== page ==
Known for his work with the Gorillaz, Spider-Man, and LOVE DEATH AND ROBOTS, the Emmy award-winning artist is preparing a NFT drop.
You might not know his name, but you’ve probably seen his work.
For years Alberto Mielgo has been producing digital art for movies, television, and commercials. Notable works include an episode of Netflix’s LOVE DEATH AND ROBOTS (for which he and his 70-plus man team won multiple Emmys), music videos for The Gorillaz, and Spider-Man: Into the Spider-Verse, where he collaborated with NFT digital-art-turn-high art sensation Beeple.
Given the success of his former colleague and the lofty prices NFTs are routinely fetching, Mielgo could well be the next commercially popular digital artist to use blockchain tech as means of both reaching a wider audience and attracting the attention of the fine art world.
Nerds taking power
While he said he’ll be revealing more of his philosophy regarding the drop as the date of the auction approaches, Mielgo did share that he finds NFTs as a production and distribution medium to be a natural fit for his work, as well as a democratizing force.
“As a digital artist, I always struggled to find the right format to show my work. And I felt that the ‘art elite,’ which is very much this 2% or like 3% of the human population which have access to the big galleries or art fairs, they never treat digital art as art — they always thought we’re for working on movies and commercials.”
The irony there, he says, is that digital artists largely love movies, commercials, and popular culture — they’re nerds. But now, “the nerds are taking the power.”
“The nerds are thinking about crypto, about these abstract concepts that are so beautiful. I think that only our generation, or people have been working in tech or in the cloud for so long, we really get it. Most of the people they need the physical thing, they need the item, for them it’s almost impossible to think about owning something that isn’t physical. I think we’re gravitating towards that world.”
It’s a shift that the art world is struggling to keep up with, he said — after ignoring work like his for so long, now they’re caught flat-footed. The new effort to make space for his work is not getting to his head, however.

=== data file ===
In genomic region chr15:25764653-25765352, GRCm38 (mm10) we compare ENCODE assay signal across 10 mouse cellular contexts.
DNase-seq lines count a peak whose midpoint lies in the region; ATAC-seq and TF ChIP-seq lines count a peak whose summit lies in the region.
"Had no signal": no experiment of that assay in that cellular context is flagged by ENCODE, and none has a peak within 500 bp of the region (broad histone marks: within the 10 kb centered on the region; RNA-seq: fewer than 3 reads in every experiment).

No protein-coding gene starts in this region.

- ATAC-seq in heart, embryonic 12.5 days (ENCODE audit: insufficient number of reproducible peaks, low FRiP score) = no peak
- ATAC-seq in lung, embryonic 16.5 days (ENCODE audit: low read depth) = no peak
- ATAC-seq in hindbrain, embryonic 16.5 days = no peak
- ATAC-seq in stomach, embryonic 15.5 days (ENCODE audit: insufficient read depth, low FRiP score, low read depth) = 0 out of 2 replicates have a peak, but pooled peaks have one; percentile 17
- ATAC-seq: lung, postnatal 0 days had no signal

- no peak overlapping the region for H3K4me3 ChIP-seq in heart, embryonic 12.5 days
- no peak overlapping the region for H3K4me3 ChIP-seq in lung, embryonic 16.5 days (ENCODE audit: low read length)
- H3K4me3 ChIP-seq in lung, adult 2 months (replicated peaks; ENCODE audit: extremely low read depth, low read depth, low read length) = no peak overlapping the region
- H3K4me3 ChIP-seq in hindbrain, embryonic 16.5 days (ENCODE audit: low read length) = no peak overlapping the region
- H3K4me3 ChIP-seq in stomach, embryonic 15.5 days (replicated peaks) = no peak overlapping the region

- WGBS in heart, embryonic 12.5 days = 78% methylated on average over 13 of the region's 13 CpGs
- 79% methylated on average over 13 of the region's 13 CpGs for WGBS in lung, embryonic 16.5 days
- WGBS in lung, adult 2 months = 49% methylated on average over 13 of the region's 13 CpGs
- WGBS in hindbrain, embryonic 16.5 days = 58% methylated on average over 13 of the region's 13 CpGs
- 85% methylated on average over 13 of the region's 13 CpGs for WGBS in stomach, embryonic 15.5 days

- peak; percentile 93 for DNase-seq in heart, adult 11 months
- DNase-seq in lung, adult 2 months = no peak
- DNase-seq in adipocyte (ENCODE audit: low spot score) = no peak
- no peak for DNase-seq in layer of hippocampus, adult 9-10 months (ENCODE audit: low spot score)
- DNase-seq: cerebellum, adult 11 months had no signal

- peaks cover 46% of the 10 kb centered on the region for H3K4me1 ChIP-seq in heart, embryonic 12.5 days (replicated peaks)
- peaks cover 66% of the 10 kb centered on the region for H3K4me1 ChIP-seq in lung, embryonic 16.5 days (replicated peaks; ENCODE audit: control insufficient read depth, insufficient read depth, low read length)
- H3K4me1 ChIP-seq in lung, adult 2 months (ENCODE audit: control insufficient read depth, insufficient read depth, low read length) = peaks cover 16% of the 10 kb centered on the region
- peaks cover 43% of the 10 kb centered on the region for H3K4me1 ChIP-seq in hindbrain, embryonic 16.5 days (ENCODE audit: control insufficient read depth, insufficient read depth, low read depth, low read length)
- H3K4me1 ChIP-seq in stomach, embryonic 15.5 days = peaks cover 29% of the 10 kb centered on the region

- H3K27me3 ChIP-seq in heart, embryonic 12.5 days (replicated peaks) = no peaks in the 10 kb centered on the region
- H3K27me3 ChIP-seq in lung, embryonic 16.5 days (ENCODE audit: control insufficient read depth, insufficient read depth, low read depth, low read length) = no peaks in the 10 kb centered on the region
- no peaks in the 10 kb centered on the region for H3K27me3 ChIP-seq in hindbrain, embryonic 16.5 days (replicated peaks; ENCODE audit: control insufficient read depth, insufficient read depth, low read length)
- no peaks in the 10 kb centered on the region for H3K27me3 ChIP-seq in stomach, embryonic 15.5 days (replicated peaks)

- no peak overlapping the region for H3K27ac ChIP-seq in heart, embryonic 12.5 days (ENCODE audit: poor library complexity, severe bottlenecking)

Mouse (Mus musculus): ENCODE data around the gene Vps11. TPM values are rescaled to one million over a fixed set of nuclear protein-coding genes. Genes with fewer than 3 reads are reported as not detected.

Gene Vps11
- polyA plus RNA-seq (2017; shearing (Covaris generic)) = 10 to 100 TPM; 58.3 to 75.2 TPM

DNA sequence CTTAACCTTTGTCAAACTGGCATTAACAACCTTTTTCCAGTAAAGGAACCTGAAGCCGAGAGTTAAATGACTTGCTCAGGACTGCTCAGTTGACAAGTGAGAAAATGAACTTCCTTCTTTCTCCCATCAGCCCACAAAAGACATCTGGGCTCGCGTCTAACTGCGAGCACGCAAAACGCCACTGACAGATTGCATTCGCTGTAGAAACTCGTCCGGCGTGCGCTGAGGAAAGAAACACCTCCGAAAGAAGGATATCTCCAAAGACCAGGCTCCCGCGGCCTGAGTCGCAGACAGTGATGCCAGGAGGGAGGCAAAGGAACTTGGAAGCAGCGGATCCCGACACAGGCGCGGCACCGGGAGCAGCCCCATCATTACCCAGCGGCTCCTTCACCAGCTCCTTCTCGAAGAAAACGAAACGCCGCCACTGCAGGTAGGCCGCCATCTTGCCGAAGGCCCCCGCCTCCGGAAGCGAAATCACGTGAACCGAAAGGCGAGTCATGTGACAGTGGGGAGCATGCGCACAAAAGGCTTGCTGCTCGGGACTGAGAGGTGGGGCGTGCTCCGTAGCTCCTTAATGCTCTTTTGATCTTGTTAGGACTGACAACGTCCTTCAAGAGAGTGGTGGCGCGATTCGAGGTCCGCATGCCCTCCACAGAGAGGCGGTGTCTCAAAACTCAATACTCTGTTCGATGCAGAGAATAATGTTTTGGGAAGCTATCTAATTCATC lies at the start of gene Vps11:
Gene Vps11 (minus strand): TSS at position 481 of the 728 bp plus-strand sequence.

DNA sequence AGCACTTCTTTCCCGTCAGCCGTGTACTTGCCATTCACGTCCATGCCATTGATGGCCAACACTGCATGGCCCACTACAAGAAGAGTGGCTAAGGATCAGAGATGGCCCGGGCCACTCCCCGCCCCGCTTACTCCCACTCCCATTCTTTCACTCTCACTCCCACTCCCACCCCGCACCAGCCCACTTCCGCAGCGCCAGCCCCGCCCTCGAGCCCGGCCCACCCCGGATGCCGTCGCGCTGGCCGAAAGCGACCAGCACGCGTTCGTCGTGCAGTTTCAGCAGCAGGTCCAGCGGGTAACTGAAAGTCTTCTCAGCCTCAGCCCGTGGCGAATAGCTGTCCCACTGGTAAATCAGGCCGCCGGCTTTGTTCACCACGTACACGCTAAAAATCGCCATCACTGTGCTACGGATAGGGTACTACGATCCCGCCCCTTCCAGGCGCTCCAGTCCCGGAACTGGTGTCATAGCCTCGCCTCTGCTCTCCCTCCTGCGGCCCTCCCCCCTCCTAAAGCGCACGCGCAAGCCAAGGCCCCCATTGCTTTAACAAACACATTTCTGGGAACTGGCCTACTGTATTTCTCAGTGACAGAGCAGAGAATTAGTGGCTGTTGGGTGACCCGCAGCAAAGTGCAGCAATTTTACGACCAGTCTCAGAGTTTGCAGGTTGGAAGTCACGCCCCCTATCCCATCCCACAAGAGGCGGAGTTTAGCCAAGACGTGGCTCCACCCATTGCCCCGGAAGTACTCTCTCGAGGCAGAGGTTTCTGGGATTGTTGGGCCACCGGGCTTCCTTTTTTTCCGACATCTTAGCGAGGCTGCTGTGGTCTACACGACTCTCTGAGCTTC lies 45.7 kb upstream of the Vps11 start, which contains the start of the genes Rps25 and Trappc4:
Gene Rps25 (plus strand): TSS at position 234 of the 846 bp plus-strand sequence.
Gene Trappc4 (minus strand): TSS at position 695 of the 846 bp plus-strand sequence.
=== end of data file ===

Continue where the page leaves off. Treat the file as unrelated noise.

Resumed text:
“I think it’s validating for sure, but not myself personally, it’s more the digital art world. I think that Beeple got into the art world, but it’s the people who already liked him who got him there.”
He said he suspects it’s the “crypto-people, the young generations, the new brains, the new thinkers… they are like ‘hey this is OUR art.’”
Ultimately it’s Christie’s knocking on the door of crypto, asking to play in “our” world and not the other way around.
The corporate world could do with some catching-up too, says Mielgo.
He bemoans the current, “bullshit” contractual culture around digital art, requiring artists to sign over their “soul.” It’s a landscape ripe for a revolution: the art world is “behind,” the major studios are “behind,” and NFTs are opening up an alternative, “parallel world.”
He recounted a story from when he and Beeple were working on Spider Man: Intro the Spider-Verse, where Beeple would submit fast-paced, explosive, “super-psycadelic” clips with “hardcore techno” music. Mielgo showed the clips to Sony producers, delighting as their eyes popped and jaws dropped.
“They couldn’t even process,” he said, laughing. “Everything was so fresh, like ‘oh my god.’”
It was a completely new world for the producers, “who drive up to the studios in limo”, who “do not connect with the real people.”
NFTs are a way to do it all over again, but just at a larger scale.
“It’s a real slap in their face, all these dinosaurs.”